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3 out of 53 out of 53 out of 53 out of 53 out of 5 3.00 (524 ratings) (rate this audio book) Author: John Keegan Narrator: Richard Matthews, Simon Vance Publisher: Penguin Random House Format: Unabridged Audiobook Delivery: Instant Download Audio Length: Release Date: July 2003 ISBN: 9780736699556
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In fiction, the spy is a glamorous figure whose secrets make or break peace, but, historically, has intelligence really been a vital step to military victories? In this breakthrough study, the preeminent war historian John Keegan goes to the heart of a series of important conflicts to develop a powerful argument about military intelligence. 

In his characteristically wry and perceptive prose, Keegan offers us nothing short of a new history of war through the prism of intelligence. He brings to life the split-second decisions that went into waging war before the benefit of aerial surveillance and electronic communications. The English admiral Horatio Nelson was hot on the heels of Napoleon’s fleet in the Mediterranean and never knew it, while Stonewall Jackson was able to compensate for the Confederacy’s disadvantage in firearms and manpower with detailed maps of the Appalachians. In the past century, espionage and decryption have changed the face of battle: the Japanese surprise attack at the Battle of the Midway was thwarted by an early warning. Timely information, however, is only the beginning of the surprising and disturbing aspects of decisions that are made in war, where brute force is often more critical.

Intelligence in War is a thought-provoking work that ranks among John Keegan’s finest achievements.

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Quotes & Awards

  • Keegan is a . . . treasure. . . . His analysis is as sharp as ever, and it’s all written with his characteristic flair. The Christian Science Monitor
  • Likely to jar the conventional wisdom. . . . Keegan is always a pleasure to read for his wit, insight and style. The New York Times Book Review
  • Bracing, meticulous case studies [by] our greatest modern military historian. Newsweek
  • Thought-provoking. . . . Keegan’s book is a wise corrective, assessing just how useful intelligence has been in battle. The Dallas Morning News

Listener Opinions

  • 2 out of 52 out of 52 out of 52 out of 52 out of 5 Scott Neal Reilly | 2/20/2014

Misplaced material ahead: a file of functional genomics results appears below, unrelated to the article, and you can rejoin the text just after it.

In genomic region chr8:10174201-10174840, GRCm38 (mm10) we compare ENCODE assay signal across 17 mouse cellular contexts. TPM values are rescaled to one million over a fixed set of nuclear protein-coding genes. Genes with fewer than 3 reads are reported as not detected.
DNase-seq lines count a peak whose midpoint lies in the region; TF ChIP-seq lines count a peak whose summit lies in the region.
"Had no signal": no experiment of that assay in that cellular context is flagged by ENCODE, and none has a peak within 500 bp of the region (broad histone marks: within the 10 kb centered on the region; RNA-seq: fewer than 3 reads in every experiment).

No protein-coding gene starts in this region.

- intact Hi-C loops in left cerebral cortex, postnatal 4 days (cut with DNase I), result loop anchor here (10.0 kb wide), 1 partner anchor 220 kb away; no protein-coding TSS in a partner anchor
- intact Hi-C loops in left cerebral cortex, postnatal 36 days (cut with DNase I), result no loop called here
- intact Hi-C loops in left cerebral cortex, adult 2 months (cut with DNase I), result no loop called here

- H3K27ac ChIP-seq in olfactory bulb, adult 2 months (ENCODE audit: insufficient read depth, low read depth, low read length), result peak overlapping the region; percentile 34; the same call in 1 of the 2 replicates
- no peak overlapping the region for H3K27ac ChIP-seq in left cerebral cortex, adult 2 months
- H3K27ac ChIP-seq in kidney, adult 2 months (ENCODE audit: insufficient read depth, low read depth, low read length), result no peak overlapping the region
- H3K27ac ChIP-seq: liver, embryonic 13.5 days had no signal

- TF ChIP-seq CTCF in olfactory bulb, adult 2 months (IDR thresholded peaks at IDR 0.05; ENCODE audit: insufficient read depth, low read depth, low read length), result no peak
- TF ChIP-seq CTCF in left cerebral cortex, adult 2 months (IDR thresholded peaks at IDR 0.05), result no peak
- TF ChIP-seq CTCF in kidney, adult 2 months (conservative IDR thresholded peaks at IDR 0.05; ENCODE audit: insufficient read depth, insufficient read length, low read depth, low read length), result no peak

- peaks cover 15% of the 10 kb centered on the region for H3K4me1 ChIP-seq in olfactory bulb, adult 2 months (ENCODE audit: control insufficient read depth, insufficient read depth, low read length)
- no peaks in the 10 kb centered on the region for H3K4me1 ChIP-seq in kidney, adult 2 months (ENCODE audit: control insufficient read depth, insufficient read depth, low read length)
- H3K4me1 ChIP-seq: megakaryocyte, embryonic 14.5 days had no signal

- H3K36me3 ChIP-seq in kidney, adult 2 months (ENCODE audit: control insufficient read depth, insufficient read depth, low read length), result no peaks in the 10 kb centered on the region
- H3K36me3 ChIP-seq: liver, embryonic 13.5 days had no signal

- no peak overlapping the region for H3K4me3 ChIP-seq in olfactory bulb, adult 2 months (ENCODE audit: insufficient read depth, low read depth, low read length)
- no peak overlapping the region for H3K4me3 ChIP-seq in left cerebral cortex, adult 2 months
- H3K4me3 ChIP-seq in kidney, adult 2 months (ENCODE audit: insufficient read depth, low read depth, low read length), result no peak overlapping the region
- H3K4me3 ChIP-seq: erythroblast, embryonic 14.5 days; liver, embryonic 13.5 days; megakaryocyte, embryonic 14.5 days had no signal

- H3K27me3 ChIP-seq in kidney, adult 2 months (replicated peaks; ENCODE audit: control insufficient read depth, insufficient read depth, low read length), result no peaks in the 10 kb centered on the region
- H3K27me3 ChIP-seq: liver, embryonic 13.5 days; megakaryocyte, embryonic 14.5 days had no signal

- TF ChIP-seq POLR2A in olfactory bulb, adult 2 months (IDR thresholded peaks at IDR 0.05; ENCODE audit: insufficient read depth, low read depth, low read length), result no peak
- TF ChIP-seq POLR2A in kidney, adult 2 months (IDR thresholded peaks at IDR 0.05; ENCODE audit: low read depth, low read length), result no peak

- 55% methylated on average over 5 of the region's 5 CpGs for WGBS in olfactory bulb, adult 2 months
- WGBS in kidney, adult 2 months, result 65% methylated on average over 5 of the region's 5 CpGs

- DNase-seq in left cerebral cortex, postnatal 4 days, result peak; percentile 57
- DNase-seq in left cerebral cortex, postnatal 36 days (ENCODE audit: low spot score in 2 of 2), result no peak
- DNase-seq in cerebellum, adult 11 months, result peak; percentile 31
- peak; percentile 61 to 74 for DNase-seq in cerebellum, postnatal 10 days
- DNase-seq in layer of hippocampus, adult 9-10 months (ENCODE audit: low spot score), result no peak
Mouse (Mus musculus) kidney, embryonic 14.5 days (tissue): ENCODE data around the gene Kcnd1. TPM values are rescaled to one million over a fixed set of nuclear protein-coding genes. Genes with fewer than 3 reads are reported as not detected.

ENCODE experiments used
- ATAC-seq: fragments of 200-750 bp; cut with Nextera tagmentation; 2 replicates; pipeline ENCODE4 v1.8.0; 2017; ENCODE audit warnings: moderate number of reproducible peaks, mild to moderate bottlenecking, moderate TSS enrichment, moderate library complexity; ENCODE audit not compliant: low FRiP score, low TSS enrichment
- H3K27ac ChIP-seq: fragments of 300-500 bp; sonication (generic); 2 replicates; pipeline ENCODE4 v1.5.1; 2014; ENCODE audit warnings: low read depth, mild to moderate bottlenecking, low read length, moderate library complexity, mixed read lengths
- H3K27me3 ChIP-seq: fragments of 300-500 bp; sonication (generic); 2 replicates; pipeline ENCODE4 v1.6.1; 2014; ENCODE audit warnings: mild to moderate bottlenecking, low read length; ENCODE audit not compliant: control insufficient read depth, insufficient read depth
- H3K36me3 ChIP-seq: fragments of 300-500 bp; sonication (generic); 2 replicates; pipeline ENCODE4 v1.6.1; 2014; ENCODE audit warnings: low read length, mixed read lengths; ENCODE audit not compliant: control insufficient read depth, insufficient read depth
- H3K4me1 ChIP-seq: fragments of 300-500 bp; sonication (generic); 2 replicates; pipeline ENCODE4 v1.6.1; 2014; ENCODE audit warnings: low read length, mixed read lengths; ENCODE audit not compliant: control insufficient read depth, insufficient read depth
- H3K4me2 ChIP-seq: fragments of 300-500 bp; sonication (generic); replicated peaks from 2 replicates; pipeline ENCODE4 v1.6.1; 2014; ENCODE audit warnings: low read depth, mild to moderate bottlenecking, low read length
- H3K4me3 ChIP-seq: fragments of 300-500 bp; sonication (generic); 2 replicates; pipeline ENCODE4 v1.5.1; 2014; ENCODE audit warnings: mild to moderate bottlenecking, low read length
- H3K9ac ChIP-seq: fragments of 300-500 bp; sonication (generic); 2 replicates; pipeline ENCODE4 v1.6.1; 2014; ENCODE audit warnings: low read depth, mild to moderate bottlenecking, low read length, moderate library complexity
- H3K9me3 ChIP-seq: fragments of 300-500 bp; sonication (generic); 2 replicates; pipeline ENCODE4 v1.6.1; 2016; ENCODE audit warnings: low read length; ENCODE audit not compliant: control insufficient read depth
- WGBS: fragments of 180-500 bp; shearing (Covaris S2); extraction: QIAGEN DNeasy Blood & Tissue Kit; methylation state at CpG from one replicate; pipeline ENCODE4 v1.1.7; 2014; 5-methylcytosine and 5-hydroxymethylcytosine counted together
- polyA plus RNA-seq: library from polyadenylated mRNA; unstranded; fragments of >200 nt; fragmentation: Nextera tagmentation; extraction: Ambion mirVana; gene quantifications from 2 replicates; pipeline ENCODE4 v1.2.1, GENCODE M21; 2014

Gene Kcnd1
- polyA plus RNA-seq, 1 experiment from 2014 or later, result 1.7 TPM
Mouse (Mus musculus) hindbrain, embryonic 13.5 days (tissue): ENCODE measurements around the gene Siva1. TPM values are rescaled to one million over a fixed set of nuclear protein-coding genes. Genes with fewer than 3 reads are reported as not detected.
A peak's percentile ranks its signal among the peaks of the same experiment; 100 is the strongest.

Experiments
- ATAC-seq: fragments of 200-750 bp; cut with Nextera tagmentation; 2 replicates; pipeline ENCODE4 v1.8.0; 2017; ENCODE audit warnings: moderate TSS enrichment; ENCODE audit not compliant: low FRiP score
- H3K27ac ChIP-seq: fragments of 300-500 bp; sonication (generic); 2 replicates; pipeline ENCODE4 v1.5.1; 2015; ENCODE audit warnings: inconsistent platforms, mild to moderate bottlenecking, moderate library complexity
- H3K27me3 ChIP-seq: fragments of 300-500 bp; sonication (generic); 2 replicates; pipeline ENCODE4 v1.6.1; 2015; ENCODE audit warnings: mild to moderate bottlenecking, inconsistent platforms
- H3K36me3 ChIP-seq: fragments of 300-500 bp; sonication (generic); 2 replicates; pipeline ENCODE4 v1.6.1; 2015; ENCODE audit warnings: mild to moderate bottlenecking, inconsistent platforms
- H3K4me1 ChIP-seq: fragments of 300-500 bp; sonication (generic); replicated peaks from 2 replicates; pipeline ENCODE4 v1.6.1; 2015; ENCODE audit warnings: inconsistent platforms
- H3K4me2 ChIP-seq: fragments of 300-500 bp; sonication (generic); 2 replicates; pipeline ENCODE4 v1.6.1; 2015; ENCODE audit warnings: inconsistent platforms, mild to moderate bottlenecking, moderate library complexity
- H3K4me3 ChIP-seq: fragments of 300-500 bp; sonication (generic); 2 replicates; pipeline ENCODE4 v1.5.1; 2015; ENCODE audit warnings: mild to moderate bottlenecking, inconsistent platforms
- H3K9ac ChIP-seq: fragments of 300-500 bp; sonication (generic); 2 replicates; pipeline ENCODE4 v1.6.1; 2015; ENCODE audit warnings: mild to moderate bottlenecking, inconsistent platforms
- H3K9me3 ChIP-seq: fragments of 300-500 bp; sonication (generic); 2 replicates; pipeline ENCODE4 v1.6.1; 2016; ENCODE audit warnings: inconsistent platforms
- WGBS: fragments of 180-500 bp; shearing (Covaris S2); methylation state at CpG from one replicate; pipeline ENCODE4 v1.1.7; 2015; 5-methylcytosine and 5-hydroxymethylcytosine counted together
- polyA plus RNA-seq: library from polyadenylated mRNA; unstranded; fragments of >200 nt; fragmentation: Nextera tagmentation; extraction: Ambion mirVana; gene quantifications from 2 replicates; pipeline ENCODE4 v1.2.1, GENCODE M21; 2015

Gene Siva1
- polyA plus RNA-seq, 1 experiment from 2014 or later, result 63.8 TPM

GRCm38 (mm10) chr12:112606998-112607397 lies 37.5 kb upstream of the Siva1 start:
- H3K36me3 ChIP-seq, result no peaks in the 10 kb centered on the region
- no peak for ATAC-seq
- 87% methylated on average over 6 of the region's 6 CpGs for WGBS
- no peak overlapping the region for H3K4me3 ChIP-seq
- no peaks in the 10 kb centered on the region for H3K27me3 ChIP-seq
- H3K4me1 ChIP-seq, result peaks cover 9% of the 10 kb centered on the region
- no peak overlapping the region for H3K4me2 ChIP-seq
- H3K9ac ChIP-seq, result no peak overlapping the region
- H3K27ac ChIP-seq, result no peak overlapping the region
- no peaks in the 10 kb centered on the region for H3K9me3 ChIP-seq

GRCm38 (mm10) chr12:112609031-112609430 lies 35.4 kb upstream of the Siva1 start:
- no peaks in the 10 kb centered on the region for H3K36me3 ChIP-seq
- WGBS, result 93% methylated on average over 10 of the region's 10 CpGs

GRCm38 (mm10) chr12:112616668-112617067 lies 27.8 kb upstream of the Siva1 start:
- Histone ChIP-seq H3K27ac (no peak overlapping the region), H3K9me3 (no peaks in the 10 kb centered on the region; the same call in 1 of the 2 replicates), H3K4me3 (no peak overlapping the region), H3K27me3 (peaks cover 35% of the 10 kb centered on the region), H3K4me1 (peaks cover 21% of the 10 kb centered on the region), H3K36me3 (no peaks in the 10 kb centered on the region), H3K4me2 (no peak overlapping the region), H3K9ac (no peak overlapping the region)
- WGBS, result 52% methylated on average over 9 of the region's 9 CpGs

" This is a history of the use of intelligence of a variety of types in war. The main thesis is that human intelligence (spying, espionage, etc.) is usually associated with intelligence but that the most important forms of intelligence are actually based on electronic surveillance and code decryption. This is a fine and interesting point. The presentation, however, tends to focus less on intelligence and more on warfare and the narratives of particular battles where intelligence played some role, but the role of intelligence is often minimal. For instance, an entire chapter is devoted to Nelson chasing Napoleon around the Mediterranean because he didn't know where Napoleon's ships were as there was no way to gather such information at that time. Using this to make a point is fine, but the chapter went into great depth about what is a relatively uninteresting example from an intelligence standpoint. On the other end of the title is the role of intelligence in the battle against Al Qaeda, which seems like it should provide a wealth of positive examples. I guess this was a naive hope on my part (though one that was based largely on the title of the book) as much of that information must necessarily be classified, but the entire discussion takes up a brief reference in the Afterward. The book is mostly well written (a few places where it could use some improved editing, but nothing major) and probably interesting to those who enjoy warfare narratives, but it was disappointing from the standpoint of wanting to understand intelligence and intelligence gathering better. "

  • 4 out of 54 out of 54 out of 54 out of 54 out of 5 Sy De Witt | 2/14/2014

    " The author focused on a number of military campaigns, beginning with Admiral Nelson's fleet chasing and seeking Napoleon Bonaparte's fleet in Egypt and eventually destroying it. The focus of all the campaigns Keegan studies and writes about is the impact of intelligence. "

  • 4 out of 54 out of 54 out of 54 out of 54 out of 5 Bruce Olschewski | 2/13/2014